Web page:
Breast milk is easy for babies to digest. In fact, it’s considered a natural laxative. So it’s rare for babies who are breastfed exclusively to have constipation.

But that doesn’t mean it can’t happen.

Every baby poops on a different schedule — even ones who only are fed breast milk. Read on to learn more about constipation in babies, including symptoms, causes, and how to treat it.

How can you tell if your baby’s constipated? It’s important to note that the frequency of bowel movements isn’t always an accurate indication of constipation. Neither is seeing your baby grunt or strain while having a movement.

Many babies look like they’re pushing when they’re having a bowel movement. That may be because babies use their abdominal muscles to help them pass stool. They also spend a lot of time on their backs, and without gravity to help them, they may have to work a little more to move their bowels.

Better indications of constipation in a breastfed baby are:

  • firm, tight, distended belly
  • hard, pebble-like stools
  • crying while having a bowel movement
  • not wanting to feed
  • bloody stool that is hard (which may be caused by hard stool tearing some of the anal tissue as it passes)

For the most part, breastfed babies don’t experience constipation until solid foods are introduced, around the time they’re 6 months old. Some foods that may be constipating include:

  • Rice cereal. Rice is binding, meaning it absorbs water in the gut, making stool hard to pass. Consider switching to oatmeal or barley cereal if your baby show signs of constipation.
  • Cow’s milk. This is usually introduced at about a year.
  • Bananas. This fruit is another common culprit of constipation in babies. You can try feeding it to your baby pureed with some water or 100-percent fruit juice mixed in.
  • A low-fiber diet. White pastas and breads are low-fiber foods. Without enough fiber, it may be harder for your baby to pass stools.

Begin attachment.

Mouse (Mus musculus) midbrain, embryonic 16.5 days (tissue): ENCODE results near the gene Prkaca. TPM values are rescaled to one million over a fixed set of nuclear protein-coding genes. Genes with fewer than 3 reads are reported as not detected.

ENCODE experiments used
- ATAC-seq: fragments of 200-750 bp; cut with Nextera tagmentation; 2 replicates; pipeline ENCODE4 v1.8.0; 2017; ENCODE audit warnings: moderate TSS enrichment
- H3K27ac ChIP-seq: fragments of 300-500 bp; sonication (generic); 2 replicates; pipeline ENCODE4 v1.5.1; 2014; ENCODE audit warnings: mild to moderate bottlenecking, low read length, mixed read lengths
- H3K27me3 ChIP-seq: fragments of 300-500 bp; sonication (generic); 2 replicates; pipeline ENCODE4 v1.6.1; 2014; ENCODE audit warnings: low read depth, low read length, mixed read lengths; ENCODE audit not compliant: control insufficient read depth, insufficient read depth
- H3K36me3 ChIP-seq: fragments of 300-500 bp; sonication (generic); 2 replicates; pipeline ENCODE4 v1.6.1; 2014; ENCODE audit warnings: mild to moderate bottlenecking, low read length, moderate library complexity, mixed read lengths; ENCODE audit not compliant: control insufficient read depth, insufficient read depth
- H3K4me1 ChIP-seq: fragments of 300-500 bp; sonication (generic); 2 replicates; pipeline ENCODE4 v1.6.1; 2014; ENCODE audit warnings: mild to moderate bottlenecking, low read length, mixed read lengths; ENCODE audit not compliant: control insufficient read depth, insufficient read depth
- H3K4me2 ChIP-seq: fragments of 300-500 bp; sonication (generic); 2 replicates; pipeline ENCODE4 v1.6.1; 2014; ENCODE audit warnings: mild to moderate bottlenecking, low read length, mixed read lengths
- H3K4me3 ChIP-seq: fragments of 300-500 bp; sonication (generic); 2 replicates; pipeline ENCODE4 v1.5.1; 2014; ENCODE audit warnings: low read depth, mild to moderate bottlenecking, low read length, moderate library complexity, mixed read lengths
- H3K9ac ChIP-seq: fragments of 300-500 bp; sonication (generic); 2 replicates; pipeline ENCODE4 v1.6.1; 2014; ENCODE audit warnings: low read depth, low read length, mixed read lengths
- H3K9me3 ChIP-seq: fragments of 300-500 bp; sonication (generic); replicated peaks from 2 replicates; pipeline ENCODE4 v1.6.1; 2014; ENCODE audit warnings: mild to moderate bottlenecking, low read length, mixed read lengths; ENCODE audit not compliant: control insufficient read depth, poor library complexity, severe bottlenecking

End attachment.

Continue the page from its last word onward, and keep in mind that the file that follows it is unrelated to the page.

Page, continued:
Other things that might produce constipation include:

  • Not giving your child enough liquids. Always try to breastfeed your baby before offering solids. Liquid will help your baby pass their stools more easily.
  • Stress. Travel, heat, a move — these can all be stressful to a baby and cause constipation.
  • Sickness. Stomach bugs can cause vomiting and diarrhea, which can lead to dehydration and constipation. Even something like a common cold can decrease your child’s appetite and, because of nasal congestion, make it uncomfortable for them to nurse. Less liquid means more chance for constipation.
  • Medical condition. A medical issue, such as having an abnormality in the digestive tract, may cause constipation, although this is rare.

A normal amount for a baby to poop varies by age, and, yes, the baby’s diet. Here’s a sample poop timeline for breastfed babies from Seattle Children’s Hospital:

Days 1–4Your baby will poop about once a day. The color will change slightly from dark green/black to dark green/brown and it’ll become looser as your milk comes in.
Days 5–30Your baby will poop about 3 to 8 or more times day. The color will change slightly from dark green/black to dark green/brown and it’ll become looser and then more yellow as your milk comes in.